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'Praetorian Guard' liberal media circle the wagons

Conservative Review

Early Saturday morning, President Donald Trump issued a series of alarming tweets.

The sitting president of the United States accused his predecessor of wiretapping his campaign during the election. A serious allegation, offered without direct evidence.

But Conservative Review Editor-in-Chief Mark Levin and others have offered substantial reasons to be concerned that the Obama administration may have obtained a FISA court warrant to surveil members of the Trump campaign.

Speaking on the radio Thursday evening, Levin drew attention to what he referred to as a “silent coup” against Trump.

"The question is: Was Obama surveilling top Trump campaign officials during the election?" Levin said.

There is no need to repeat Levin’s argument here. You can listen to him make the case himself. And he has helpfully provided the evidence that supports and shows the necessity of an official investigation.

Posted by Mark Levin on Saturday, March 4, 2017

Members of the media should review this evidence and investigate the matter as well. In fact, they have a responsibility to do so. Instead, however, too many journalists are arrogantly dismissing Mark Levin and the questions he’s raised.

There are others. You don’t have to look very hard on social media to find journalists automatically dismissing the “right-wing talk radio host” outright.

That is foolish and irresponsible.

Mark Levin has served as chief of staff for President Reagan’s Attorney General Ed Meese; he has a keen legal mind. And, most importantly, he has provided evidence that shows how his analysis is perfectly within the realm of possibility. That evidence demands an investigation.

Consider how President Trump’s short-lived national security adviser, Lt. Gen. Michael Flynn, was forced to resign after phone calls he had with a Russian ambassador prior to taking office were leaked to the press. How were those phone calls recorded? Is it out of bounds to wonder if they were obtained during surveillance operations? Consider The New York Times reporting that “four current and former American officials” said phone records and intercepted calls showed members of Donald Trump’s campaign had “repeated contacts with senior Russian intelligence officials.” Who leaked that information, and where did it come from? These are questions that need to be asked.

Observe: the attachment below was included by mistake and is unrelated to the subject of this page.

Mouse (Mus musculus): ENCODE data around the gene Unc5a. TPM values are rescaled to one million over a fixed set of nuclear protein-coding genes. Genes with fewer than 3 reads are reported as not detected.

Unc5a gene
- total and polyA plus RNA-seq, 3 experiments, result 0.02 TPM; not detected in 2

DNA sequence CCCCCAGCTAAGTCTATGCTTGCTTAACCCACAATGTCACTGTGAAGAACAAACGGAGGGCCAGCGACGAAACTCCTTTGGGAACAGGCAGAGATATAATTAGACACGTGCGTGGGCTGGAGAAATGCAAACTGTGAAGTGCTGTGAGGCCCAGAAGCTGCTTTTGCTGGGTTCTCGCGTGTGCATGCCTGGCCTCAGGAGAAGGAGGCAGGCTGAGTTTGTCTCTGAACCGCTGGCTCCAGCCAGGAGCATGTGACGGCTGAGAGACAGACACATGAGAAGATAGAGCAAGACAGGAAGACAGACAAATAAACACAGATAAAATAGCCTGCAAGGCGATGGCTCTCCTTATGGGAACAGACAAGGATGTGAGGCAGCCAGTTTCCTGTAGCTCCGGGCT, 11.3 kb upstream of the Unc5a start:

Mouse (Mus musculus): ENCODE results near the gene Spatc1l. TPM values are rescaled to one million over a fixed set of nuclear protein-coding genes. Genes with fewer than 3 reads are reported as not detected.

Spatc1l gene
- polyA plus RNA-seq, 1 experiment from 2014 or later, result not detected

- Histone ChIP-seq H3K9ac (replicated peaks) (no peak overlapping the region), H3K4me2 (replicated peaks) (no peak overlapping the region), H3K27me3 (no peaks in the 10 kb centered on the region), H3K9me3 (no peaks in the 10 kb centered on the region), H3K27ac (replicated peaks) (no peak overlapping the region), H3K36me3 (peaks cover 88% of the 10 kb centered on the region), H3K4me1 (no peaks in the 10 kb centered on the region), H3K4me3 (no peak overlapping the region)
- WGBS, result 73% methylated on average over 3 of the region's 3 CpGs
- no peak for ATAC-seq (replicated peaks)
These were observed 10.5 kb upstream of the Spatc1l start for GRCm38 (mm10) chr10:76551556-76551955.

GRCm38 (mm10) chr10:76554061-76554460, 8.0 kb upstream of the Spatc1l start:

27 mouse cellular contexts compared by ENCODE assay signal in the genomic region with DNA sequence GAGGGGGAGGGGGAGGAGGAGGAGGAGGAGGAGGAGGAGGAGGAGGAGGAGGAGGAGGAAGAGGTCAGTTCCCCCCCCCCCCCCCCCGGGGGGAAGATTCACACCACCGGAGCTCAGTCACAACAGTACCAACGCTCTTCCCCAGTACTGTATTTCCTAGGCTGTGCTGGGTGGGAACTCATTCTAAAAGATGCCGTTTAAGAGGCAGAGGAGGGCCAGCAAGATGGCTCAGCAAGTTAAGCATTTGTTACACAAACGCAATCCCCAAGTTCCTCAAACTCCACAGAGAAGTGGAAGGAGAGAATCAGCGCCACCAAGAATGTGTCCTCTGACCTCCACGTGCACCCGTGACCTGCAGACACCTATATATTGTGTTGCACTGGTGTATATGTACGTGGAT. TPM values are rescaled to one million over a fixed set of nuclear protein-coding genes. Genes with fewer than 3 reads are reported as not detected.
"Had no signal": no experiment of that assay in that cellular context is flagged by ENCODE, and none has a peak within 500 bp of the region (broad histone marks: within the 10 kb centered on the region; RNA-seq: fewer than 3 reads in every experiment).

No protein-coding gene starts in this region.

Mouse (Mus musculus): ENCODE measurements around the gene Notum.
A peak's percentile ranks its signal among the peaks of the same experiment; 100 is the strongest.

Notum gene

Ignoring evidence suggesting foul play orchestrated by the Obama administration is an action one would expect from partisan Democrats. The DNC wishes to show that Russian interference helped lead to the defeat of Hillary Clinton, and not her radical progressive agenda or failings as a candidate.

But, again: Media should be expected to take these claims seriously. To investigate. Should journalists act like partisan Democrats? Dismissing potentially earthshattering evidence outright just because they loathe Trump?

The stakes are too high for journalists to behave this way. Mark Levin understands the implications of what the Obama administration appears to have done.

“The gravity of this is unparalleled. It appears that during the course of a presidential election, the Obama administration used both intelligence and law enforcement agencies to investigate the Republican nominee's campaign and certain surrogates,” Levin told Conservative Review.

Unelected members of executive-branch intelligence and law-enforcement agencies may have been used by President Obama to surveil the presidential campaign of a member of the opposition party. And now, those same unelected officials may be leaking information they obtained during that surveillance to undermine the governance of the elected president of the United States.

From where does a just government obtain its power? Look to the Declaration of Independence: “That to secure these rights, Governments are instituted among Men, deriving their just powers from the consent of the governed.”

If the president, elected by the people, is indeed being undermined by unelected bureaucrats, then we no longer have government by consent of the governed; that is government by consent of government. Put aside personal animosity for Donald Trump, or loving admiration for Barack Obama. Should any president have the power to sabotage the work of the next presidential administration?

That prospect should frighten every American, Republican or Democrat. Conservative or liberal. It should certainly alarm members of the media — the supposed “government watchdogs.” In fact, there is a duty for journalists to use the freedom of the press to preserve the freedoms of every American — chiefly, the natural right to be governed by consent.

By refusing to even acknowledge that Mark Levin is asking a legitimate question — one that merits further investigation — by dismissing him and labeling his argument as “misinformation,” the press is abdicating that duty. That is shameful.

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